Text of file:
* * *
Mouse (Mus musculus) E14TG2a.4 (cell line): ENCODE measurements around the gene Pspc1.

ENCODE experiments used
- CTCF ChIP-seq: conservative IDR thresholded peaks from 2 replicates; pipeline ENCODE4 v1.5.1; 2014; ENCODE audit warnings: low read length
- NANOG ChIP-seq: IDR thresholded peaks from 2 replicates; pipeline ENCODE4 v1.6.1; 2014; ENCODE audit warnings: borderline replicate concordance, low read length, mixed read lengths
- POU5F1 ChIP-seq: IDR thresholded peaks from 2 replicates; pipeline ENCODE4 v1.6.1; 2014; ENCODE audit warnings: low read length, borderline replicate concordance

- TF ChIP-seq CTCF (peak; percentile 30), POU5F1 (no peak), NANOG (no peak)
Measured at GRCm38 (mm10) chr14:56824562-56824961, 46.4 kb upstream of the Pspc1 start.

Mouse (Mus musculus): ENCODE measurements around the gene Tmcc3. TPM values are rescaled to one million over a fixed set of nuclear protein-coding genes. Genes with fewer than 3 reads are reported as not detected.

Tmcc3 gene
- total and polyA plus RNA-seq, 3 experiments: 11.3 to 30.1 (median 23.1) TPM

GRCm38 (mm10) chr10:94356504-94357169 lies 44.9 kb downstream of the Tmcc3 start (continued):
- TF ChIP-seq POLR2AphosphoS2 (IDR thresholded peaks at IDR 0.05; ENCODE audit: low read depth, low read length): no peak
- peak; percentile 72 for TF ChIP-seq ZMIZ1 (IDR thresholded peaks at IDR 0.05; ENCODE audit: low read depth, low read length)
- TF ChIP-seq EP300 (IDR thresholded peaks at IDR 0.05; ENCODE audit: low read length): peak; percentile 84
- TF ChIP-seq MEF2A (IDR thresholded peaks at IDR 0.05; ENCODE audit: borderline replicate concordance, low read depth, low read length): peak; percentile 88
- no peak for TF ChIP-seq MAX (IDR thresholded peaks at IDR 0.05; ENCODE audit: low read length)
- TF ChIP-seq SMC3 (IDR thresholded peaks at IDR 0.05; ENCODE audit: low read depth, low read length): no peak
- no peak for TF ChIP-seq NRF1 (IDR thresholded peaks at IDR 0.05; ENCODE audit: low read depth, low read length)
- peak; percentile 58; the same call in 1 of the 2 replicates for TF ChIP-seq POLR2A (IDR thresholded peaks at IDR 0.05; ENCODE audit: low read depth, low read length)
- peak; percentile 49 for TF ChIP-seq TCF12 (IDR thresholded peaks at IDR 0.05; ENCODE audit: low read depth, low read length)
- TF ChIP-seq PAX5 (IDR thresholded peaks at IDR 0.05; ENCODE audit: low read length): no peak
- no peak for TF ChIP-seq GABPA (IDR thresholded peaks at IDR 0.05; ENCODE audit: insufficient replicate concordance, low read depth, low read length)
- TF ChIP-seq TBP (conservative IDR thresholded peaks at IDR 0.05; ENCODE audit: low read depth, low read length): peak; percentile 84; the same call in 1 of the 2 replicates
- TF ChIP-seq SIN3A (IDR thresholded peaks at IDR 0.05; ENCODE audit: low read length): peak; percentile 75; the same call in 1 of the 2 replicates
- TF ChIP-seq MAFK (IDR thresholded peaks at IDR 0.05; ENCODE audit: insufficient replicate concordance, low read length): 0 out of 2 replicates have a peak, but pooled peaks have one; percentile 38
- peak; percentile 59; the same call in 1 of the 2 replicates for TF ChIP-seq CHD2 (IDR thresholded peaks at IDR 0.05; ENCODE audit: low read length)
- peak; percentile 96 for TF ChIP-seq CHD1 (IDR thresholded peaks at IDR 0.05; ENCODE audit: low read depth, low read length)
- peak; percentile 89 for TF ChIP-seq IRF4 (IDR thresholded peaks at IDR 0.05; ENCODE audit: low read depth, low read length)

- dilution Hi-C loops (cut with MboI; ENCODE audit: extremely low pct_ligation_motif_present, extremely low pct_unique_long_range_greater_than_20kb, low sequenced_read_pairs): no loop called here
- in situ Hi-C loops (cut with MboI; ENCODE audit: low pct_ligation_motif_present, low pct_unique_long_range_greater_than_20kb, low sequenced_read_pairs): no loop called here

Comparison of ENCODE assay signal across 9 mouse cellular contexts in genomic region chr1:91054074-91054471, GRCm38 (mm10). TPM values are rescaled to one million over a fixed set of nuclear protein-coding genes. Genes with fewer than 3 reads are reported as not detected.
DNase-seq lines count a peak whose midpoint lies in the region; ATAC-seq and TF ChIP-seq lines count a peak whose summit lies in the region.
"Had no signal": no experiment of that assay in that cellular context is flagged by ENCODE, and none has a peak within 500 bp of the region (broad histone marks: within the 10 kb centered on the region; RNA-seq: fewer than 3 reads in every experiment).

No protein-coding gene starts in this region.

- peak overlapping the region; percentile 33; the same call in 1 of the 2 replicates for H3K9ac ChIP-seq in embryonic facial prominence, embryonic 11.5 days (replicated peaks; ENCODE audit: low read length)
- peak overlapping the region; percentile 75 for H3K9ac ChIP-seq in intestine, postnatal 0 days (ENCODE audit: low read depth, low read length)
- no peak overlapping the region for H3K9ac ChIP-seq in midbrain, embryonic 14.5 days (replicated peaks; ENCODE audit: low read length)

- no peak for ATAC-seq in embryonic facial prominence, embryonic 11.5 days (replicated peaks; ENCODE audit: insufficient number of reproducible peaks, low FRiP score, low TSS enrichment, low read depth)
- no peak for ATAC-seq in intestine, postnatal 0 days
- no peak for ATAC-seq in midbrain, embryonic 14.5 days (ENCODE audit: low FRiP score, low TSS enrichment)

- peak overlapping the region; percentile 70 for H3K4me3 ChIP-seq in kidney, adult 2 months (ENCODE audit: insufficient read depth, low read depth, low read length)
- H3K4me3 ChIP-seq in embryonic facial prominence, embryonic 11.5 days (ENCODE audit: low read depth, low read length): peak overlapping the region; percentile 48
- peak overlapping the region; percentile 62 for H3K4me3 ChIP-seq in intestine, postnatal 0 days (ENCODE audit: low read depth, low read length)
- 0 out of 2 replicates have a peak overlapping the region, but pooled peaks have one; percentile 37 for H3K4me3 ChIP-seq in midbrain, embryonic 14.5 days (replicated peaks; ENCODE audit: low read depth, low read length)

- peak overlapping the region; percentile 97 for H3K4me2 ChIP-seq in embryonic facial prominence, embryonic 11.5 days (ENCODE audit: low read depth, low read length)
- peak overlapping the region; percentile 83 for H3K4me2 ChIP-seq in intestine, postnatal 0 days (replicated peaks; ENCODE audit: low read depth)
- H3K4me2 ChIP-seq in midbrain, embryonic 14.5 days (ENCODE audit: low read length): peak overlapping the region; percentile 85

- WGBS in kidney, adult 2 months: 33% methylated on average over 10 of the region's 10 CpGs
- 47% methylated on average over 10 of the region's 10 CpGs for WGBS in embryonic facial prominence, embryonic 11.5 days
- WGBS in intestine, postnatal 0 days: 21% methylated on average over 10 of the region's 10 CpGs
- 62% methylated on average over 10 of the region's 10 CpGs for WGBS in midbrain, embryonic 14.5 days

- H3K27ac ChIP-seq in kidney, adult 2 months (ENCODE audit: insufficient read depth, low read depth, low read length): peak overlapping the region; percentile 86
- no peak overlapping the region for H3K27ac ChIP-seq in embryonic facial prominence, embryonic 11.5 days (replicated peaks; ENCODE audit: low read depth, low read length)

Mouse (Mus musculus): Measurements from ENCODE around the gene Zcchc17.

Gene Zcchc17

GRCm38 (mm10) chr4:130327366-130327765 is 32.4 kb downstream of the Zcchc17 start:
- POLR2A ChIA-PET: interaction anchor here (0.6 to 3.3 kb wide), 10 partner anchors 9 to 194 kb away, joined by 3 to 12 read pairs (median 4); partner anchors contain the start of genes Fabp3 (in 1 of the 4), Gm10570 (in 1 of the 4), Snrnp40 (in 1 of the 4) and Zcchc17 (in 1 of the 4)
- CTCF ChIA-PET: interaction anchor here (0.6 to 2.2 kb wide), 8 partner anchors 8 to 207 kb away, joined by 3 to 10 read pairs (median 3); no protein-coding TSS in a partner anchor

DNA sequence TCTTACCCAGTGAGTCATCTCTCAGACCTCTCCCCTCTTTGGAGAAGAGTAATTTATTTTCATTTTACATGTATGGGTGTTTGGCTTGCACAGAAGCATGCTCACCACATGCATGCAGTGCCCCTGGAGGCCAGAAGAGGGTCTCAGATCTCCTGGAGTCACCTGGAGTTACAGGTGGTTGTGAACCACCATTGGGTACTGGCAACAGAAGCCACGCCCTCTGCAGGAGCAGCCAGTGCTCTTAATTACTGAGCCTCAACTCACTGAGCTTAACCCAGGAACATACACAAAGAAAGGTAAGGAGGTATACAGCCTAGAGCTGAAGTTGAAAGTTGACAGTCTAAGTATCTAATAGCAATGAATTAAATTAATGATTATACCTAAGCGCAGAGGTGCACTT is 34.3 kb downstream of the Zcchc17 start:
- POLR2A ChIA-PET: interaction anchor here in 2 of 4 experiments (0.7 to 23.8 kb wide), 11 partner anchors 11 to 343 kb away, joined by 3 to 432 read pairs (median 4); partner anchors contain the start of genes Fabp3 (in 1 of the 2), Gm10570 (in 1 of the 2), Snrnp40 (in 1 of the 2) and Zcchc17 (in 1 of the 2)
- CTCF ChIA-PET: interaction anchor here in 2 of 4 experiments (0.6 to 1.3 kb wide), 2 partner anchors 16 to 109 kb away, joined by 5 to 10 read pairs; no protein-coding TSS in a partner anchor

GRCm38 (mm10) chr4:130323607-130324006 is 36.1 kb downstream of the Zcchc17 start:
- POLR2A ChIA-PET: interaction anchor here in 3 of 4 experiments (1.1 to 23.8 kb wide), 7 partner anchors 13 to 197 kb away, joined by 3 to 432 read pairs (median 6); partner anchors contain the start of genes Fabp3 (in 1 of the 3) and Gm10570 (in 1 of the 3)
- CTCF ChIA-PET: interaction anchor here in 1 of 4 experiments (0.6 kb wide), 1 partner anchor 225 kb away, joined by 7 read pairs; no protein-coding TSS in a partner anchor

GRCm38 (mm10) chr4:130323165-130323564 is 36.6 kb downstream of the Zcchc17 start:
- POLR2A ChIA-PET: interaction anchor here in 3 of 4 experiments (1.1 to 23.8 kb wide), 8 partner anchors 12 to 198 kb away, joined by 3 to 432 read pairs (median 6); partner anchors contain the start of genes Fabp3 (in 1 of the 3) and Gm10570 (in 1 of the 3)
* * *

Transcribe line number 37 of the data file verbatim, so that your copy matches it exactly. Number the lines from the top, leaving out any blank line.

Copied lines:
- no peak overlapping the region for H3K9ac ChIP-seq in midbrain, embryonic 14.5 days (replicated peaks; ENCODE audit: low read length)